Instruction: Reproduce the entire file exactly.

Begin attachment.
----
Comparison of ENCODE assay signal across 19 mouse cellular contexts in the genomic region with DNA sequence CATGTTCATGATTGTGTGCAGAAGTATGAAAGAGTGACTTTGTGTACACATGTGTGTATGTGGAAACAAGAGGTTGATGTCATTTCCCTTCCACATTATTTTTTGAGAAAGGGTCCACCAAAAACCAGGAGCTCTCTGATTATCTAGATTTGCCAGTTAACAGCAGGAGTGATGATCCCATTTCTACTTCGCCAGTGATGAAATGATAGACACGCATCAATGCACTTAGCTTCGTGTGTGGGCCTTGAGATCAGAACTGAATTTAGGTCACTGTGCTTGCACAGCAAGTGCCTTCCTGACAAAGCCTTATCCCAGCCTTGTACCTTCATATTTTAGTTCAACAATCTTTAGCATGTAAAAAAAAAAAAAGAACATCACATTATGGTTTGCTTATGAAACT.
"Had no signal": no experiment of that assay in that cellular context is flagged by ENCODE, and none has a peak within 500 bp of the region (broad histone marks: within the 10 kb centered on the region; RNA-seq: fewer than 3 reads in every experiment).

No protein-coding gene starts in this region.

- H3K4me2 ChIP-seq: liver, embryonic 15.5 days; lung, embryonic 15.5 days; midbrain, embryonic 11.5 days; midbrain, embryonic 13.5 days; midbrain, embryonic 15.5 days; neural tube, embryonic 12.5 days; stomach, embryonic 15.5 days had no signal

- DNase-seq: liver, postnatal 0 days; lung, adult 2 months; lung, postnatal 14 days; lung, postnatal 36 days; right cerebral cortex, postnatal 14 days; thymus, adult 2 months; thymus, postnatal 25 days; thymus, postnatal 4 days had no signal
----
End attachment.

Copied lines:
Comparison of ENCODE assay signal across 19 mouse cellular contexts in the genomic region with DNA sequence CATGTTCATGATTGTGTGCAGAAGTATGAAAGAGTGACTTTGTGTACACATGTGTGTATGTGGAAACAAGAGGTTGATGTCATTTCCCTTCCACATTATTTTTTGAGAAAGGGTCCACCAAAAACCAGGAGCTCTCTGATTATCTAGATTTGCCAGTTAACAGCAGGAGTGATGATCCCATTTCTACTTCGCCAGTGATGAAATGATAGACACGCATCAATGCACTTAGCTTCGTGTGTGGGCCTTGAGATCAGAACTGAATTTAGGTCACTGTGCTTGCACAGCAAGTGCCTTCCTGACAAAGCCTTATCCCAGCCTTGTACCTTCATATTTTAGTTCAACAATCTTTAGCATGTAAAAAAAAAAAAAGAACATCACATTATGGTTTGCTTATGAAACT.
"Had no signal": no experiment of that assay in that cellular context is flagged by ENCODE, and none has a peak within 500 bp of the region (broad histone marks: within the 10 kb centered on the region; RNA-seq: fewer than 3 reads in every experiment).

No protein-coding gene starts in this region.

- H3K4me2 ChIP-seq: liver, embryonic 15.5 days; lung, embryonic 15.5 days; midbrain, embryonic 11.5 days; midbrain, embryonic 13.5 days; midbrain, embryonic 15.5 days; neural tube, embryonic 12.5 days; stomach, embryonic 15.5 days had no signal

- DNase-seq: liver, postnatal 0 days; lung, adult 2 months; lung, postnatal 14 days; lung, postnatal 36 days; right cerebral cortex, postnatal 14 days; thymus, adult 2 months; thymus, postnatal 25 days; thymus, postnatal 4 days had no signal